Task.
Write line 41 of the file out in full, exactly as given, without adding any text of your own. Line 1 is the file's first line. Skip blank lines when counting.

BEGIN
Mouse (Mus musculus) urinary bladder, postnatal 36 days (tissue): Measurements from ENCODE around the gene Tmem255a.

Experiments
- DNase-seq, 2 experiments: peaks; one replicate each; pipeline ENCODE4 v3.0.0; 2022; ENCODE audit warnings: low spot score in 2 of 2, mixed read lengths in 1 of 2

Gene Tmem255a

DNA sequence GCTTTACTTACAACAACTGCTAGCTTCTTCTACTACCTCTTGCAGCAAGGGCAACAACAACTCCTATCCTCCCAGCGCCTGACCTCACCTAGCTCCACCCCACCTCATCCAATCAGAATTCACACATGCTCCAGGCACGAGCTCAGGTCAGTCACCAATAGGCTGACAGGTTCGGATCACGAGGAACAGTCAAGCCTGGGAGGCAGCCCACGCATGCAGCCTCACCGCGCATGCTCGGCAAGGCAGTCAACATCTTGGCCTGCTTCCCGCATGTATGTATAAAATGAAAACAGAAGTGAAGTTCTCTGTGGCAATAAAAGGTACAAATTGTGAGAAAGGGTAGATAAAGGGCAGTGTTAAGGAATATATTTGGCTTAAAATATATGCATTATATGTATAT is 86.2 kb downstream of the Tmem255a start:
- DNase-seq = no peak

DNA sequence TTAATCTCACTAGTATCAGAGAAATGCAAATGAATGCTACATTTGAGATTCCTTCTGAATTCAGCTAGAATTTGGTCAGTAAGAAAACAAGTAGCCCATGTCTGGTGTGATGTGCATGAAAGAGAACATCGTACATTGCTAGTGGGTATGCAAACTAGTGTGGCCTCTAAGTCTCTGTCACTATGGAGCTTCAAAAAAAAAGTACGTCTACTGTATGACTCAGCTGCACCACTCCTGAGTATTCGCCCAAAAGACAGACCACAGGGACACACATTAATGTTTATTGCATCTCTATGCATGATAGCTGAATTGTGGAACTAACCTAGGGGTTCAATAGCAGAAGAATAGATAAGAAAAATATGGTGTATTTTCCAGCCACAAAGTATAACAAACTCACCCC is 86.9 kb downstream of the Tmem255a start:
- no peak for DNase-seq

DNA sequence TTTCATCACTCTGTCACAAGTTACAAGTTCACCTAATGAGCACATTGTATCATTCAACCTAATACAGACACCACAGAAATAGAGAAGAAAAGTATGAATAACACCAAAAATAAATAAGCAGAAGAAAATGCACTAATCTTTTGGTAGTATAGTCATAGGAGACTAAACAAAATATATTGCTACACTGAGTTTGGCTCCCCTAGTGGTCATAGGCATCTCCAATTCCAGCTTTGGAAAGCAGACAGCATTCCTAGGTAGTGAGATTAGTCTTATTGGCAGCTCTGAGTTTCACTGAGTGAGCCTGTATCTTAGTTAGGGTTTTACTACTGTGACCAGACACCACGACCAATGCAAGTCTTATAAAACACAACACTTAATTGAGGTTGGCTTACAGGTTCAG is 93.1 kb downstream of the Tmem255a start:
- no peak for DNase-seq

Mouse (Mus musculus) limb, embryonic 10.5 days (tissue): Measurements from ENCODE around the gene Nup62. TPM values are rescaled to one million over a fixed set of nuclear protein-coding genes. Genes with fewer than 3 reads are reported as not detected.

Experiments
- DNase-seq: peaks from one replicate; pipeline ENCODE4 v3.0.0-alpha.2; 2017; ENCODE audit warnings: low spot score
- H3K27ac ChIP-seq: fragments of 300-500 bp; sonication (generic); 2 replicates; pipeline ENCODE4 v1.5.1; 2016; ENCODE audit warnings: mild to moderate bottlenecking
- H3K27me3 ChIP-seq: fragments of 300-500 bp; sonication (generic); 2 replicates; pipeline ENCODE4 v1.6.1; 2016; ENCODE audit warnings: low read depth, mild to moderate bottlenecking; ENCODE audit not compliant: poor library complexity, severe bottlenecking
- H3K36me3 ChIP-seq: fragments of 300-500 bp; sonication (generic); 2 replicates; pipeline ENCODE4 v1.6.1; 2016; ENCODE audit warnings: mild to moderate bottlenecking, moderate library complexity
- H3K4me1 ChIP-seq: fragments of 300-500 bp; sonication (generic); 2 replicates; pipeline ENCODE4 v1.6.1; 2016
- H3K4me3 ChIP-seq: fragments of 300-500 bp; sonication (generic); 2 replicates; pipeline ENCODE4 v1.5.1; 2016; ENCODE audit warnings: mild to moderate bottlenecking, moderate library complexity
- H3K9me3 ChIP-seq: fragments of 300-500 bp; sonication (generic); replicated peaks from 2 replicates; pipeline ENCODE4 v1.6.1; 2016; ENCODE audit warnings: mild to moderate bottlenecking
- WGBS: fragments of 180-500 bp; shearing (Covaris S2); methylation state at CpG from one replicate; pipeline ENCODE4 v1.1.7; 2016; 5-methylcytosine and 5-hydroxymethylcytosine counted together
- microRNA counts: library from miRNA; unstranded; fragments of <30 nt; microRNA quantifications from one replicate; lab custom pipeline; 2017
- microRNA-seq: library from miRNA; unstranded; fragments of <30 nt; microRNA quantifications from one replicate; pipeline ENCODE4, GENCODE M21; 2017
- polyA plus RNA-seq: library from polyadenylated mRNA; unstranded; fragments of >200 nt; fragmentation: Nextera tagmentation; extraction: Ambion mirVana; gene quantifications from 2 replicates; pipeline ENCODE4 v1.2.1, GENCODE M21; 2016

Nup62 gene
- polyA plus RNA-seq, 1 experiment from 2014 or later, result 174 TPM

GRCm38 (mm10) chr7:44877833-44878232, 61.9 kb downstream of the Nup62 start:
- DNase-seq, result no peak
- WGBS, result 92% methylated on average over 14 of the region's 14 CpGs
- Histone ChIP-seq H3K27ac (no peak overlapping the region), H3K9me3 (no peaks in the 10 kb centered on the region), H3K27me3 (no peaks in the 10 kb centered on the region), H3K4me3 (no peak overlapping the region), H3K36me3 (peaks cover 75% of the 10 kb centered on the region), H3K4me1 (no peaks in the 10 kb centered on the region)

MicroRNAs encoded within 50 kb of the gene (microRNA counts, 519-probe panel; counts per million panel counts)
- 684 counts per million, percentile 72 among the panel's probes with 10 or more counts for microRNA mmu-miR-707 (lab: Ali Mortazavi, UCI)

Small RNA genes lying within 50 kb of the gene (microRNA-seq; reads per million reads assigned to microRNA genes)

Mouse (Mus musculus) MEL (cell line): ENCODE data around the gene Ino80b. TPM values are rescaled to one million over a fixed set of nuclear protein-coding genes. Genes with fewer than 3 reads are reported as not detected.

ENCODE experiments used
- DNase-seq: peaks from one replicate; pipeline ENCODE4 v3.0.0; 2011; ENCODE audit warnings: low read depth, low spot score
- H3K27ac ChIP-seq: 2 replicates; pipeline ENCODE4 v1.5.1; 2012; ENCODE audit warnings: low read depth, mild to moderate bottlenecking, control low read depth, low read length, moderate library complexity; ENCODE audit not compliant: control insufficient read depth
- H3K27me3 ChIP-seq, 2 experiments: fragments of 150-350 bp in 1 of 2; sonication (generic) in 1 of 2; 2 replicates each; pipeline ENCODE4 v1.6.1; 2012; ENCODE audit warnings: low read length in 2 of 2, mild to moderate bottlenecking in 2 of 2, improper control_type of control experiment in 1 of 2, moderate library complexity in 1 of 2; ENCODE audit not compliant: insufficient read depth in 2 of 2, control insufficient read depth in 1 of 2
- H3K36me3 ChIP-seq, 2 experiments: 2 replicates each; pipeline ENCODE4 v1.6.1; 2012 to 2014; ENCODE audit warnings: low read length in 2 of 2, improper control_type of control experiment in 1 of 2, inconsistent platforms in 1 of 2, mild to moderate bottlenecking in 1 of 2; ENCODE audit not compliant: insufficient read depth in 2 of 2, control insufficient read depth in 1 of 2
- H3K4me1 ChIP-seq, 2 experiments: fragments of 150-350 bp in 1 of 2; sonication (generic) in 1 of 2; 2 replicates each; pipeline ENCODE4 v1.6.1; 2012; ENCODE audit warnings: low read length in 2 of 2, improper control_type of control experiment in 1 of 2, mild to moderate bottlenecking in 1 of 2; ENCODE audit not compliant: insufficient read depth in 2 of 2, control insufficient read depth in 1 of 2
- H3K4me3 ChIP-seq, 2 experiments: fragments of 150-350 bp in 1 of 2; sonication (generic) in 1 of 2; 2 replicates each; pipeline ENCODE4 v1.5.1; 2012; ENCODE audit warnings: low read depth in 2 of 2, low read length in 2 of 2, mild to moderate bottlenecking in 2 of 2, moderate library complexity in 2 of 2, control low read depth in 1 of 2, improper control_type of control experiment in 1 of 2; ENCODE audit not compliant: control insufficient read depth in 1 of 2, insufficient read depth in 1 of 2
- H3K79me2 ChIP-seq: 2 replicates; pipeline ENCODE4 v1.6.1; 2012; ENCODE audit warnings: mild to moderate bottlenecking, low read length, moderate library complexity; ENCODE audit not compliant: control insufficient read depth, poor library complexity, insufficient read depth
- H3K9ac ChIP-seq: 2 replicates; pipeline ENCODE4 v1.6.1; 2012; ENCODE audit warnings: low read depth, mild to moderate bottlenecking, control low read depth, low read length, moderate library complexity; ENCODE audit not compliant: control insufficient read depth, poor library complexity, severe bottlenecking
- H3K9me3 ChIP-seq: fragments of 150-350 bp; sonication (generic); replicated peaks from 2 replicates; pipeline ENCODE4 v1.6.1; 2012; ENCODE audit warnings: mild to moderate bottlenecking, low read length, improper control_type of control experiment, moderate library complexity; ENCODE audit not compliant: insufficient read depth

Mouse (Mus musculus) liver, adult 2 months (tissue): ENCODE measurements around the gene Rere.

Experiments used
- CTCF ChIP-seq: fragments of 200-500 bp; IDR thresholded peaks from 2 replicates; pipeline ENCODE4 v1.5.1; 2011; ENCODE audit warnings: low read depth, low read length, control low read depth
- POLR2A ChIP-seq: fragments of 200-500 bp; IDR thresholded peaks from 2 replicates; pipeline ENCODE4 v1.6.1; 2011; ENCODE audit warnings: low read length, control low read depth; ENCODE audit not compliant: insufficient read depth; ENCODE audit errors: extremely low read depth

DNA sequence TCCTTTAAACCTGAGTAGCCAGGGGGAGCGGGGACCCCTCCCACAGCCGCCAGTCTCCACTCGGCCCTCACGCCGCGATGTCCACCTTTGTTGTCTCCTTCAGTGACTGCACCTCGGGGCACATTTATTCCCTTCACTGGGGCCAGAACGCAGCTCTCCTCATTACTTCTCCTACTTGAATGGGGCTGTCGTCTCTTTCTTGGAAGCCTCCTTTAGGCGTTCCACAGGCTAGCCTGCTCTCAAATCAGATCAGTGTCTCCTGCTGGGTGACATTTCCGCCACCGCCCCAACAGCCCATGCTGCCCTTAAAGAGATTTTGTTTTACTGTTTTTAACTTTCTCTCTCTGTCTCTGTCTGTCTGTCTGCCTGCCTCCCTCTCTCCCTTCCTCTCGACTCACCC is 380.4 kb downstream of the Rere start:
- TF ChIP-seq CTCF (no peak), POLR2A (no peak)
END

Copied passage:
- H3K79me2 ChIP-seq: 2 replicates; pipeline ENCODE4 v1.6.1; 2012; ENCODE audit warnings: mild to moderate bottlenecking, low read length, moderate library complexity; ENCODE audit not compliant: control insufficient read depth, poor library complexity, insufficient read depth